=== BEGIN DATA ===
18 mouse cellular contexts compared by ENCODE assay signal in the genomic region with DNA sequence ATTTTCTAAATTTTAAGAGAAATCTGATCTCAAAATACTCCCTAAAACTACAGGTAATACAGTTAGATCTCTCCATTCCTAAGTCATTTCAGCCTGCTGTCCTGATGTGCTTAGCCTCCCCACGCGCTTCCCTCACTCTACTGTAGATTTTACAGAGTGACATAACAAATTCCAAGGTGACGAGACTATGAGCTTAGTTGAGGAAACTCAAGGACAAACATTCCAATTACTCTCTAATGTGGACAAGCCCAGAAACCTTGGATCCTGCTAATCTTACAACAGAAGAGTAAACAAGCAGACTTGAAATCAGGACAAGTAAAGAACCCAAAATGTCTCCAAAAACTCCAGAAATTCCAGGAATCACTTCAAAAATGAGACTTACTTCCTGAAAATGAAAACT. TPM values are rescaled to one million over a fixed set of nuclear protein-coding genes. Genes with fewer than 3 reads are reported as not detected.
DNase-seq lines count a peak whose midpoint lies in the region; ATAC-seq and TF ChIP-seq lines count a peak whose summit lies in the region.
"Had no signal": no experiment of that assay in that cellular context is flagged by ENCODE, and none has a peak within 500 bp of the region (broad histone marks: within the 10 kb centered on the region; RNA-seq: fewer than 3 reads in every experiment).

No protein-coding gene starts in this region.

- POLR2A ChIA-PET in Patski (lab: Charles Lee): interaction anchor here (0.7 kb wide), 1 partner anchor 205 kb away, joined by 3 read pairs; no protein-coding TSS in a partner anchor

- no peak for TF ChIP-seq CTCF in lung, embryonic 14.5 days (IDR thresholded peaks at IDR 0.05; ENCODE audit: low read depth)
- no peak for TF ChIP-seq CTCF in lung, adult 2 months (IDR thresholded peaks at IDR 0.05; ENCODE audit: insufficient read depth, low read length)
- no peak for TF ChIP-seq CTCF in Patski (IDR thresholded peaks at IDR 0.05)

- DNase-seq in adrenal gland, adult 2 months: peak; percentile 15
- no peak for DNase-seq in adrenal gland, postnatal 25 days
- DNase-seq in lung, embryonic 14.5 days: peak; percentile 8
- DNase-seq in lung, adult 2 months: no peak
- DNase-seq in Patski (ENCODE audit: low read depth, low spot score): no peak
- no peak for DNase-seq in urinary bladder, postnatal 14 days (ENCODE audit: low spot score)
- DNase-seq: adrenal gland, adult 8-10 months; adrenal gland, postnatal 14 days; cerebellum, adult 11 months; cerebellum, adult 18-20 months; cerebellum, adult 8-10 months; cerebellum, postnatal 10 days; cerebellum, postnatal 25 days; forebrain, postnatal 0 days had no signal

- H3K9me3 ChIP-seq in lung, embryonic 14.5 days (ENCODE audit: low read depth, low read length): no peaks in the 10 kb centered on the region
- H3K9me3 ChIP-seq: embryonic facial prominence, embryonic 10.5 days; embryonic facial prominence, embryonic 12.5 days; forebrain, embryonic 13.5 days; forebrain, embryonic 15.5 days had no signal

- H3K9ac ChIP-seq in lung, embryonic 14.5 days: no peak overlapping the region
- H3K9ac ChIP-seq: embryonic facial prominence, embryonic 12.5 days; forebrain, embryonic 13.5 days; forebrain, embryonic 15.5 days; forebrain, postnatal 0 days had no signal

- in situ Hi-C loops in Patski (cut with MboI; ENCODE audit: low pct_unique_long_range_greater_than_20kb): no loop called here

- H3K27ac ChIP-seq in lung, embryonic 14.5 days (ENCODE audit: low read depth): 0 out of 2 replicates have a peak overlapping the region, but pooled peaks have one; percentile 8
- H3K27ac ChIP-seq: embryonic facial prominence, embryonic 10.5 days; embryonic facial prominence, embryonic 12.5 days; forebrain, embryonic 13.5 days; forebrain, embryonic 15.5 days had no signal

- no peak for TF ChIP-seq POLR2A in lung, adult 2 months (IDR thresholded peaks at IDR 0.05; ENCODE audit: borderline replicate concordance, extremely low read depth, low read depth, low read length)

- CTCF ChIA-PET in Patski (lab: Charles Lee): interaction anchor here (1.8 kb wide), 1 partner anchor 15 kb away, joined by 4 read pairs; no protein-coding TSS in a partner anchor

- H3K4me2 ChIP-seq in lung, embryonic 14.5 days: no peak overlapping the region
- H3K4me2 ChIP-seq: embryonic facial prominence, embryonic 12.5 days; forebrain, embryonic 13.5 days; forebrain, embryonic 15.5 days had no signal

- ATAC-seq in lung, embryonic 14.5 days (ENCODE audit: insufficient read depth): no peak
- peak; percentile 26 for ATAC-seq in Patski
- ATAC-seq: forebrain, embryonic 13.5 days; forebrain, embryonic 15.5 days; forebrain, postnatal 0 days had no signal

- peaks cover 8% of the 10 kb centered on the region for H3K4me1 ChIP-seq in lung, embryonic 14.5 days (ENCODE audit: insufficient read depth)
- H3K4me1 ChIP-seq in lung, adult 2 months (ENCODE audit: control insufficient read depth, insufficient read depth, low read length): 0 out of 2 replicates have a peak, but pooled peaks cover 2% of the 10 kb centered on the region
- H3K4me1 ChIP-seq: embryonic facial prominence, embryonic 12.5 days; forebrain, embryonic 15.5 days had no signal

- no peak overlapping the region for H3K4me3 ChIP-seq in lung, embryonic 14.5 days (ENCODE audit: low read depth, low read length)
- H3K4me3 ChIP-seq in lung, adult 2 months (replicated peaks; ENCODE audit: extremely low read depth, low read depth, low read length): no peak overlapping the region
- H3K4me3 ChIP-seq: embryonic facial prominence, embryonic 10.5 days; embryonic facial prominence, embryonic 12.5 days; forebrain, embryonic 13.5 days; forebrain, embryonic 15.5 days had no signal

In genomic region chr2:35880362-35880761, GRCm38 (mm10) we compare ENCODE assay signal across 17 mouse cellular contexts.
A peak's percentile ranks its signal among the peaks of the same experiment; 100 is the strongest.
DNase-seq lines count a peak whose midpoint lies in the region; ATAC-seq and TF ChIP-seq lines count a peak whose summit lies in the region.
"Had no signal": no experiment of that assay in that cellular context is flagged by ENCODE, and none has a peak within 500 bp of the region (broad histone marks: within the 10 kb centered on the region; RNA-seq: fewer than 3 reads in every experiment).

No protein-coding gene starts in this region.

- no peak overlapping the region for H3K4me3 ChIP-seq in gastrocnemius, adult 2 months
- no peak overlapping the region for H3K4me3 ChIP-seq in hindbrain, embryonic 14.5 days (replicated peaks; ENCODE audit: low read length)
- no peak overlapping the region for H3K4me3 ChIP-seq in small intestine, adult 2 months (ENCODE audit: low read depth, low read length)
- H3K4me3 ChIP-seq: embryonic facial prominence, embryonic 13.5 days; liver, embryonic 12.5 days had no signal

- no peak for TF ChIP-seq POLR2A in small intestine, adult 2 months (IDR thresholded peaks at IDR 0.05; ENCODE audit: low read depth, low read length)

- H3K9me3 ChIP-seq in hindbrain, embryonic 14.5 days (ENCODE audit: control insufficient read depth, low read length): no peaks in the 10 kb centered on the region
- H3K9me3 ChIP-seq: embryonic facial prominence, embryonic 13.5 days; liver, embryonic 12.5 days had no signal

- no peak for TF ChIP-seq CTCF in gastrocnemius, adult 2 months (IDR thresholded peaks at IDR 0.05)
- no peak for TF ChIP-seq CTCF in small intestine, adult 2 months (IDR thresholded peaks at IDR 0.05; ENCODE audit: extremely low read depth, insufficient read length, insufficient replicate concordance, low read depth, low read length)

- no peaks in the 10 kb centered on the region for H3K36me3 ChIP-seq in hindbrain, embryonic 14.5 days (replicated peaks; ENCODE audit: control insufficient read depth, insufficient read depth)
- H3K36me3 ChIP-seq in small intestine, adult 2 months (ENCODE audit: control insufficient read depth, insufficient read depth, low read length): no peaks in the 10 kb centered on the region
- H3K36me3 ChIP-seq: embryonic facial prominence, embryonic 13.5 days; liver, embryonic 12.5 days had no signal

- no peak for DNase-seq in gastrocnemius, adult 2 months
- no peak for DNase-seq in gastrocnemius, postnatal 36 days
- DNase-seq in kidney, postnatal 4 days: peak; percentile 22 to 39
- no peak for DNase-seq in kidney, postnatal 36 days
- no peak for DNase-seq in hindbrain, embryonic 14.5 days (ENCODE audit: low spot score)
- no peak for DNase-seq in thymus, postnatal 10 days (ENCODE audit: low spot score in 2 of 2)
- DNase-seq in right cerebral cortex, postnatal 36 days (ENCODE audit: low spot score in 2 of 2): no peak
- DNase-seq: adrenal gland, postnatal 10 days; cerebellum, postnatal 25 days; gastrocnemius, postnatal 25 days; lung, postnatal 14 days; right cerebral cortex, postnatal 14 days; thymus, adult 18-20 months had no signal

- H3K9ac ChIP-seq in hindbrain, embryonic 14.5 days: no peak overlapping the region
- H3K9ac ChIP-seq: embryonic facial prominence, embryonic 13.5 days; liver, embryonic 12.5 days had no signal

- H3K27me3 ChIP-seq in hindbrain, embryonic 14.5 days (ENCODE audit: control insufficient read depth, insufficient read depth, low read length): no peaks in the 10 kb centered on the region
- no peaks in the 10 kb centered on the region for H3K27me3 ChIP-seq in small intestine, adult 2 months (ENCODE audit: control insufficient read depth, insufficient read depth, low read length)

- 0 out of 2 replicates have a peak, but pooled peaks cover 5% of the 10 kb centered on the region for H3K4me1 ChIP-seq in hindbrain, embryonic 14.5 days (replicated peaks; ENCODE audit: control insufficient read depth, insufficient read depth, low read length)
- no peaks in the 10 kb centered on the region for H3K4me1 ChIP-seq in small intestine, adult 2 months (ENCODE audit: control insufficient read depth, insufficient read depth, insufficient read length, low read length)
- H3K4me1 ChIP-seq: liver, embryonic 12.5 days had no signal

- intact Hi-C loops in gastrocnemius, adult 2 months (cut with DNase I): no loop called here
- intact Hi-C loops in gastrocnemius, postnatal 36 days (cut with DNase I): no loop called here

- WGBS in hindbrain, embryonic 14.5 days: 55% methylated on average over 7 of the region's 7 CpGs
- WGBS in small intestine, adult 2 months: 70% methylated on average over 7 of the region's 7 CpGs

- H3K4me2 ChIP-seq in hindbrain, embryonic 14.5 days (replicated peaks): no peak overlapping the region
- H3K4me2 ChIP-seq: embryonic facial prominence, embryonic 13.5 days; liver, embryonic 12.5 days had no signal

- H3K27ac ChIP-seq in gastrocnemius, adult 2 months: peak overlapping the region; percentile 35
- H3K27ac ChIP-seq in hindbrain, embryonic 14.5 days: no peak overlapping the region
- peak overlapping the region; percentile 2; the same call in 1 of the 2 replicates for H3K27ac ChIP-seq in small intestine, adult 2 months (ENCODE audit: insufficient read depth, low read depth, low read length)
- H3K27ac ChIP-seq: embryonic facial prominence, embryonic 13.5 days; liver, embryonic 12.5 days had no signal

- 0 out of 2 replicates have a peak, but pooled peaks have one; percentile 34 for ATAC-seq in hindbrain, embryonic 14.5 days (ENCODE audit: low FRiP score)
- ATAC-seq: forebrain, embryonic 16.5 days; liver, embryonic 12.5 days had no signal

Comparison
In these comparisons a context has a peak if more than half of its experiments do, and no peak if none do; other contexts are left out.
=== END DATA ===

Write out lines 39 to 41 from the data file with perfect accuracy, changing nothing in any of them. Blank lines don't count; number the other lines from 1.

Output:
"Had no signal": no experiment of that assay in that cellular context is flagged by ENCODE, and none has a peak within 500 bp of the region (broad histone marks: within the 10 kb centered on the region; RNA-seq: fewer than 3 reads in every experiment).

No protein-coding gene starts in this region.

- no peak overlapping the region for H3K4me3 ChIP-seq in gastrocnemius, adult 2 months